While stand-alone photoprinters are beneficial in that they enable the printing of digitally captured images without a general purpose computer, one drawback is that they do not provide for viewing the selected, formatted image prior to printing. Thus, the user has to wait several minutes for a printed copy of the image before determining whether the image was formatted correctly, or even whether the correct image was selected. If the image is incorrect, the user must select again, or reformat the same image and print a new copy. This repeated printing of images in an effort to obtain the correct one wastes ink and paper.

Another drawback with existing stand-alone printers is that the wide variety of complex formatting options available to the user can become confusing when working with only a two line by sixteen character text display. In particular, to format an image a user must often move between multiple menu levels and settings within each level. With only a small text display, it is easy for a user to become disoriented and lose track of all of the available options and the current position within the menu structure.

It is known to attach an external display device such as a video monitor or television screen to a printer in order to view digitally captured images prior to printing. It is also known to connect a printer to a digital camera in order to view images on the camera display prior to printing. However, such arrangements add to the complexity of the printing process since additional hardware and communication links are required to transfer the image from the printer to the external monitor. Further, the use of a separate video monitor for viewing images inhibits the portability of the printer.

Accordingly, it is desirable to have a stand-alone printing apparatus which includes an integrated graphical user interface display for previewing selected and formatted images prior to printing. Further, it is desirable to have such a stand-alone printing apparatus which facilitates the interactive viewing and editing of digitally derived images and output pages prior to printing. In addition, it is desirable to have such a stand-alone printing apparatus in which complex formatting functions are arranged in a user-friendly fashion.

SUMMARY OF THE INVENTION

Accordingly, it is an object of the present invention to provide an improved stand-alone printer.

In particular, it is a benefit of the present invention to provide an improved stand-alone printing apparatus, and method for using the same, in which a graphical user interface display is integrated within the printing apparatus for previewing images prior to printing.

It is another benefit of the present invention to provide a stand-alone printing apparatus which enables the previewing of both images and printed pages.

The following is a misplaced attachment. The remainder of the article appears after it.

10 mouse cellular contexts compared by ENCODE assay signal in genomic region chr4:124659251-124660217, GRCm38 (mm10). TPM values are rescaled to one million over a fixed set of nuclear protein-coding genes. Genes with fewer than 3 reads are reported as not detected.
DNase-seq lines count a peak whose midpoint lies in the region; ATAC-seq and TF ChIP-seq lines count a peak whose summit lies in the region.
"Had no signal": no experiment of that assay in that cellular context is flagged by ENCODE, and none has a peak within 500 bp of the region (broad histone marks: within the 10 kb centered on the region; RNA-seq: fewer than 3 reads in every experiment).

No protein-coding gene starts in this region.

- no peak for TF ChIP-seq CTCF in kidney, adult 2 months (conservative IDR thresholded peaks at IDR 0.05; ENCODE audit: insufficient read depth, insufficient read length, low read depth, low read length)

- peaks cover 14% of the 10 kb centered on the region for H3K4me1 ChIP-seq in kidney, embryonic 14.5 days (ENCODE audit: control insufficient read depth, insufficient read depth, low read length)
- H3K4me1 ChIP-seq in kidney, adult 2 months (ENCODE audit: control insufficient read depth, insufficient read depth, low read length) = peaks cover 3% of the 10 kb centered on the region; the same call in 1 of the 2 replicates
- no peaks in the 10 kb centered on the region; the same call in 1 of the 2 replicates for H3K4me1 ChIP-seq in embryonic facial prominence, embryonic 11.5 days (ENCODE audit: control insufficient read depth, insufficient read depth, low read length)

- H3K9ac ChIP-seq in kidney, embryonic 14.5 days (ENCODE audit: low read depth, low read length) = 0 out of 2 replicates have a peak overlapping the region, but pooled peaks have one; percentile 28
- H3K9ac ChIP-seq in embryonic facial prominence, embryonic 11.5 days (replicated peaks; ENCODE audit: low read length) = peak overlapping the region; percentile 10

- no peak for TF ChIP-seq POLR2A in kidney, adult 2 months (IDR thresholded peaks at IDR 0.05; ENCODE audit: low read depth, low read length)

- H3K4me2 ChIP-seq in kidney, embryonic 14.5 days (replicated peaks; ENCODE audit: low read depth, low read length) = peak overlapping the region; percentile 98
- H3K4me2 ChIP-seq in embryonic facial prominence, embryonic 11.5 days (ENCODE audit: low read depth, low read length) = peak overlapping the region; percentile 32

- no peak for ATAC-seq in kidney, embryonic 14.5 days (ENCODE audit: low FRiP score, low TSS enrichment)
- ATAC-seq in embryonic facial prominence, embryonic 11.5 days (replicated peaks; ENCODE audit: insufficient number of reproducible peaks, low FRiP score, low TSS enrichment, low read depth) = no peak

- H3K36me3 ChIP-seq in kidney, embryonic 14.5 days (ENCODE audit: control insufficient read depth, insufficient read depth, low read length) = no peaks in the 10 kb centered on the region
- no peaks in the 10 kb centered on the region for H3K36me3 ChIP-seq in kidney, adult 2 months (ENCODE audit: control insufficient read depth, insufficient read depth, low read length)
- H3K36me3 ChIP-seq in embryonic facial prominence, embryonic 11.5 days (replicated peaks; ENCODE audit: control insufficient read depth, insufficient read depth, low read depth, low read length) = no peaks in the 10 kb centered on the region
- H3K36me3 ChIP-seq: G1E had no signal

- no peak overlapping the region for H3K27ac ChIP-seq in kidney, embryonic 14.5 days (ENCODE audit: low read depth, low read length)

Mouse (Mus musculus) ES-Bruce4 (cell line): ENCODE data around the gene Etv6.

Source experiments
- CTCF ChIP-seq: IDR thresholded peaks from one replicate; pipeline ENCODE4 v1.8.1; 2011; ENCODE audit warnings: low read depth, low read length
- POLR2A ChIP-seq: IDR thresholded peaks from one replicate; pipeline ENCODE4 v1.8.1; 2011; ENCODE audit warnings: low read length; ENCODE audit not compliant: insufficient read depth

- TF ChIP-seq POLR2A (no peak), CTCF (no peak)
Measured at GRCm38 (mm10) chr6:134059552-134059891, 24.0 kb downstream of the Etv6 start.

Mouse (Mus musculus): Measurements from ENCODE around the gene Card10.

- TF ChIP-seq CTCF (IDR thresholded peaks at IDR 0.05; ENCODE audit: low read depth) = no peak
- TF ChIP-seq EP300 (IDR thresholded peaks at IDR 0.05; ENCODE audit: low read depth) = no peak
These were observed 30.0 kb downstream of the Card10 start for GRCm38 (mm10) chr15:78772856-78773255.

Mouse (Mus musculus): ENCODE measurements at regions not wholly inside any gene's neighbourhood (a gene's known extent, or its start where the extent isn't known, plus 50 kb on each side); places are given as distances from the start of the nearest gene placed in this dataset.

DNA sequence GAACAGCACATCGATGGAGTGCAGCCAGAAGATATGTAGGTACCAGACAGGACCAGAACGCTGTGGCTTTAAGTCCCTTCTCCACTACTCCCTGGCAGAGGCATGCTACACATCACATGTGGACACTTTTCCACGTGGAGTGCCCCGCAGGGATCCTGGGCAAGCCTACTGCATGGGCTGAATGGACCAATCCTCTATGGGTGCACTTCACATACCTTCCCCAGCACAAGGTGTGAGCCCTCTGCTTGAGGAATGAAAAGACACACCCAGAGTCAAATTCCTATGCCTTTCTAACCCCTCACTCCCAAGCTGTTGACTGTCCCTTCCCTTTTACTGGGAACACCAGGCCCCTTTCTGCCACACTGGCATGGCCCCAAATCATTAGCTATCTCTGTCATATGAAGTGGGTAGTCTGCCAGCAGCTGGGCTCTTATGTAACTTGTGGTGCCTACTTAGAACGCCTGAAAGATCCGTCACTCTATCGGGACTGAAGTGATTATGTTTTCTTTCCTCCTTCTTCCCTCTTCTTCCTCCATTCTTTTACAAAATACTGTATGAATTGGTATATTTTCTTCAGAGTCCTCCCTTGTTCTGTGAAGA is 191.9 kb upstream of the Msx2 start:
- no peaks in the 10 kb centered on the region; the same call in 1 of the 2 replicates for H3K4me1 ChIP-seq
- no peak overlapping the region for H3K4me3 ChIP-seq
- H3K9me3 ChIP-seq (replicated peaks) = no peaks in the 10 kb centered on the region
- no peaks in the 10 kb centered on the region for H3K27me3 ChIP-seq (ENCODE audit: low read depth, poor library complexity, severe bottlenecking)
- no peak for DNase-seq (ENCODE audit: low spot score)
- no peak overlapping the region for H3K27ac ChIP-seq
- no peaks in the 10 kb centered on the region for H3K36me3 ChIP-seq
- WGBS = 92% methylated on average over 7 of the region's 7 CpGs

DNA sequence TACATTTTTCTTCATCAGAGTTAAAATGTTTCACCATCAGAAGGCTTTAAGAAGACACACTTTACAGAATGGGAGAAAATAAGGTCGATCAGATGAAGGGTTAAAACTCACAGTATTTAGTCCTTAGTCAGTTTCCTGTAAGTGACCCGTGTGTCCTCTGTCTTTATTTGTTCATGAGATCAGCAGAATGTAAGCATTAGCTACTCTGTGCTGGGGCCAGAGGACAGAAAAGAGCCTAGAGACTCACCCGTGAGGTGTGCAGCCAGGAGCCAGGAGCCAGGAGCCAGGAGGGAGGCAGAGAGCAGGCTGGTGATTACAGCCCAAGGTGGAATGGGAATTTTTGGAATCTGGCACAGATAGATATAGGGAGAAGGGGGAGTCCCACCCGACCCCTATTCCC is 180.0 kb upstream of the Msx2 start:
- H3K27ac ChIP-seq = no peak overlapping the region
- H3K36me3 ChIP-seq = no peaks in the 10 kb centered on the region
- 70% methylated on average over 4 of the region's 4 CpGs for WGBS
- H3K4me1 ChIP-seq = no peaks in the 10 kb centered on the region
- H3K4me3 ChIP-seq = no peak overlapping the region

It is yet another benefit of the present invention to provide a graphical user interface for a stand-alone printer in which a menu of options and settings may be shown with an image on an integrated video display.

It is a further benefit of the present invention to provide an integrated graphical user interface for a stand-alone printer in which a user is able to easily navigate between an image display and a page display.

It is yet a further benefit of the present invention to provide a stand-alone printer in which individual images may be previewed on an integrated graphical display, and displayed images may be immediately printed by activation of a button on an operator panel.

Still another benefit of the present invention is to provide a stand-alone printing apparatus for previewing and printing digital images input directly from a computer readable medium.

A still further benefit of the present invention is to provide a stand-alone printing apparatus in which images and printed pages may be previewed simultaneously on an integrated graphical display.

Additional objects and other novel features of the invention will be set forth in part in the description that follows, and in part will become apparent to those skilled in the art upon examination of the following or may be learned with the practice of the invention.

To achieve the foregoing and other advantages, and in accordance with one aspect of the present invention, a stand-alone printing apparatus for transferring one or more digital photographs captured by a digital device to a printable medium is provided having an input member for receiving the digital photographs from a source and image processing for generating an image corresponding to each of the digital photographs. A graphical user interface with video display is integrated within the printing apparatus and includes a plurality of different states in which to preview the digital photograph images, select photographs for printing, and preview a printed page of selected photographs. An image or printed page may be formatted, and the preview on the video display updated to reflect the formatting. A print control is provided in the printing apparatus for producing on the printable medium a pattern associated with an image or a page of selected photographs.